[Aside] Yesterday I was in at a medico-scientific establishment for what is referred to as an evoked potential test, which basically hooks a bunch of wires to you to test optic, auditory and sensorimotor nerve conductivity. Given my theoretical readings of late — Kittler, Massumi, Virilio — I was naturally as interested in the process as I was in the outcome. Watching the diagnostic screen during one of the tests I couldn't help but notice how noisy one set of results looked. The technician replied that one of the biggest problems during these tests is trying to remove "muscular artefacts" from the results. In other words, muscular activity runs counter to the visioning of the nervous system. I found that poignant for some reason.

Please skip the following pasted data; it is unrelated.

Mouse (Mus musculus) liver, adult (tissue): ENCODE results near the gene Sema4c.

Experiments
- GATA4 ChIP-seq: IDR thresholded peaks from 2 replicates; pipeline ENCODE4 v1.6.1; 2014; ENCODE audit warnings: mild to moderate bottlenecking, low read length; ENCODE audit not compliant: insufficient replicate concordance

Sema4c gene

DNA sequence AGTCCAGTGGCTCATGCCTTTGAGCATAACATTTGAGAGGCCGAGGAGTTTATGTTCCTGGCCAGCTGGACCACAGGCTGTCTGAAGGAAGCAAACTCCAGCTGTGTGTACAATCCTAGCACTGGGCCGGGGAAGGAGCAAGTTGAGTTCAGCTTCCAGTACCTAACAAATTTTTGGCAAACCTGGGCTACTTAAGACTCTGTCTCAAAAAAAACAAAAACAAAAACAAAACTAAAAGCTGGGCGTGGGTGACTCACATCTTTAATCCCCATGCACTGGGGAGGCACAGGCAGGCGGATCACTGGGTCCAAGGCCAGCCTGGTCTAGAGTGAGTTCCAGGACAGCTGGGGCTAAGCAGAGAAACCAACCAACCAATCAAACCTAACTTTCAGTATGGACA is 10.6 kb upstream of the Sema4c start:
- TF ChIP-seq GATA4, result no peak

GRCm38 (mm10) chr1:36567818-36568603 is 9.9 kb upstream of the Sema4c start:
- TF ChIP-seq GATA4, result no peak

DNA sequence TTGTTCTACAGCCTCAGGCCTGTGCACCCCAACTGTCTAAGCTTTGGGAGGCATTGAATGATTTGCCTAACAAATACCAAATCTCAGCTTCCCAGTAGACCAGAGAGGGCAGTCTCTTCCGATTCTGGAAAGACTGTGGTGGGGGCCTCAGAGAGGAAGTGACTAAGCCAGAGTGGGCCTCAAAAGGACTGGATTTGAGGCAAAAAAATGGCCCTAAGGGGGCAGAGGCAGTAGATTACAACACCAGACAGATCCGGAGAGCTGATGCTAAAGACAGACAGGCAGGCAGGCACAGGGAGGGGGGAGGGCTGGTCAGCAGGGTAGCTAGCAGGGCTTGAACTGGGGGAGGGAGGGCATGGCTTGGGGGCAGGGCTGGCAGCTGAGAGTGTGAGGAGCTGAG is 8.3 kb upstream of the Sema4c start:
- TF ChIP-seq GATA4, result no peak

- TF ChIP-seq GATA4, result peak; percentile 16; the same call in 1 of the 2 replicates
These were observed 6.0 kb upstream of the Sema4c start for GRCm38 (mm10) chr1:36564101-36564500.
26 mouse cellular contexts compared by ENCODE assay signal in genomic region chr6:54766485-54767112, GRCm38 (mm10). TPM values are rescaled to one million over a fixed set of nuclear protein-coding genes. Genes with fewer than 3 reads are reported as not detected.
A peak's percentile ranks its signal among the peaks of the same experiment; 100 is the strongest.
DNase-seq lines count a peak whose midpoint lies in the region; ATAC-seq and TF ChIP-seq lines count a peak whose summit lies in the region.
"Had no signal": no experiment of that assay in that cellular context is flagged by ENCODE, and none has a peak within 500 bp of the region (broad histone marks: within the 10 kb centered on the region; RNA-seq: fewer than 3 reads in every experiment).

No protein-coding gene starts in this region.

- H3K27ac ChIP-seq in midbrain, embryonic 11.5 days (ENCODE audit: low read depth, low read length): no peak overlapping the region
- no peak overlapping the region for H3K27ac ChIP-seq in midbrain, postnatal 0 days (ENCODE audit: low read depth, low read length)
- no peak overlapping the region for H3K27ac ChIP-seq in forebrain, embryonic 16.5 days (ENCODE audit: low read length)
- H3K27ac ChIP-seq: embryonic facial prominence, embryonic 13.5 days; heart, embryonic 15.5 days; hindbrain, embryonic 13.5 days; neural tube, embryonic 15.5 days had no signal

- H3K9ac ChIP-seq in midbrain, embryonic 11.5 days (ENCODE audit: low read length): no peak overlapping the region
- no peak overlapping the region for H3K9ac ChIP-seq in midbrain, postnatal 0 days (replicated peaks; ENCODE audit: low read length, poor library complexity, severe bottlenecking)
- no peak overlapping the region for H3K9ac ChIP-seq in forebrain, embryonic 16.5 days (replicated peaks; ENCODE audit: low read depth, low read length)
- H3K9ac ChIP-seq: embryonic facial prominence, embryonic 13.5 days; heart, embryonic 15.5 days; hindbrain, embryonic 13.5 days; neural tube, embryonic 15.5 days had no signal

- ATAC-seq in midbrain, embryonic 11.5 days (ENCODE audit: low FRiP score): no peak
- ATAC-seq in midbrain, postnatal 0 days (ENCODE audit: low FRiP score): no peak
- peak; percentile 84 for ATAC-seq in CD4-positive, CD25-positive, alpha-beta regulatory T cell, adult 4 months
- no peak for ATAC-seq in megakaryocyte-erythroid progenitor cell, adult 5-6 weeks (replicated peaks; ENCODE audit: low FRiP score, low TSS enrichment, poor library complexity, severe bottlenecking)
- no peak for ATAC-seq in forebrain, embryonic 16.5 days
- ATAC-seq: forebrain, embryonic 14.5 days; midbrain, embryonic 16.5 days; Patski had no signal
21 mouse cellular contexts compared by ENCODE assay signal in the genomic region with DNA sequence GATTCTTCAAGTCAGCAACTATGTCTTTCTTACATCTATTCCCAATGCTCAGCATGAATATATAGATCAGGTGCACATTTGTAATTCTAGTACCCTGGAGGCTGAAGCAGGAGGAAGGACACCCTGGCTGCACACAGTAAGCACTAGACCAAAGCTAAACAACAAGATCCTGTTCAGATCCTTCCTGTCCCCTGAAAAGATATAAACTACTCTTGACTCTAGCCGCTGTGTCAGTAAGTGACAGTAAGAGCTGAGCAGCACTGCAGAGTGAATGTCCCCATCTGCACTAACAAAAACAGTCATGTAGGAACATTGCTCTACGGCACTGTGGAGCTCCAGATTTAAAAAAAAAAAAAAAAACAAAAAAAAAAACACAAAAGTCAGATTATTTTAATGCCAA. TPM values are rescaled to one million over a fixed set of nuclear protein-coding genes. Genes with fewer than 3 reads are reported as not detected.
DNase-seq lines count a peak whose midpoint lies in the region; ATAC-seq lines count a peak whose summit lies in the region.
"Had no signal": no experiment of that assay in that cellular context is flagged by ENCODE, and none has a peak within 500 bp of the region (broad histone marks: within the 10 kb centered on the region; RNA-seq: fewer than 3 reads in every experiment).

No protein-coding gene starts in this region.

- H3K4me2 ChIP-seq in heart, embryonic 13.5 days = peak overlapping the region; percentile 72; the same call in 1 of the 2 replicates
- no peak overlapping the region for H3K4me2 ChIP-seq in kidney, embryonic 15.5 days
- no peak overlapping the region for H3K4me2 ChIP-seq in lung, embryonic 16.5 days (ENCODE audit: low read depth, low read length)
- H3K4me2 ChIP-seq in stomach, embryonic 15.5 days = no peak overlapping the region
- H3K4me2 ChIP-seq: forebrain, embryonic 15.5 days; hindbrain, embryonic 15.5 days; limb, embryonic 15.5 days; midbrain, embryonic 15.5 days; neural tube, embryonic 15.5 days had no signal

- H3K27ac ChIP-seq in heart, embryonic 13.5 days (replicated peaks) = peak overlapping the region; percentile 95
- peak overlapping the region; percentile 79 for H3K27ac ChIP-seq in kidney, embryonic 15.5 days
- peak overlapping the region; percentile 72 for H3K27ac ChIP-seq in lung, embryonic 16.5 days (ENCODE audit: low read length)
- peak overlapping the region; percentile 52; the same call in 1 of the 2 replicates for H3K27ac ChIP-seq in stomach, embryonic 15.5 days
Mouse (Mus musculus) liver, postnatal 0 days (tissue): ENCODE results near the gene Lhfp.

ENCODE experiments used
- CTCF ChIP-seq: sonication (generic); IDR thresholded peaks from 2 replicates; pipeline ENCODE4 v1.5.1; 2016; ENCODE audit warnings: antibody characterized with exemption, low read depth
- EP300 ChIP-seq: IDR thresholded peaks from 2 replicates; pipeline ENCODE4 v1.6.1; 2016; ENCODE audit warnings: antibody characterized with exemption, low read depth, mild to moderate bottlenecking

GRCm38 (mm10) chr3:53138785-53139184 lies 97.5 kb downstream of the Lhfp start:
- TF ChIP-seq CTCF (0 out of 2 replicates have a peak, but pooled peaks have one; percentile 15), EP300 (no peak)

The other notable thing that stuck out for me concerned the location of those spots on my scalp that would have electrodes attached to them. Once found, they were marked with a bright red grease pencil. The other use for grease pencils that immediately comes to mind is in marking celluloid film before splicing — before editing went digital, that is. A grease pencil marks the location of film cuts, which are then recombined to form a moving picture; in the evoked potential, meanwhile, a grease pencil marks the location of electrical current cuts, which are then redirected through a diagnostic apparatus to form a moving picture of my nervous system.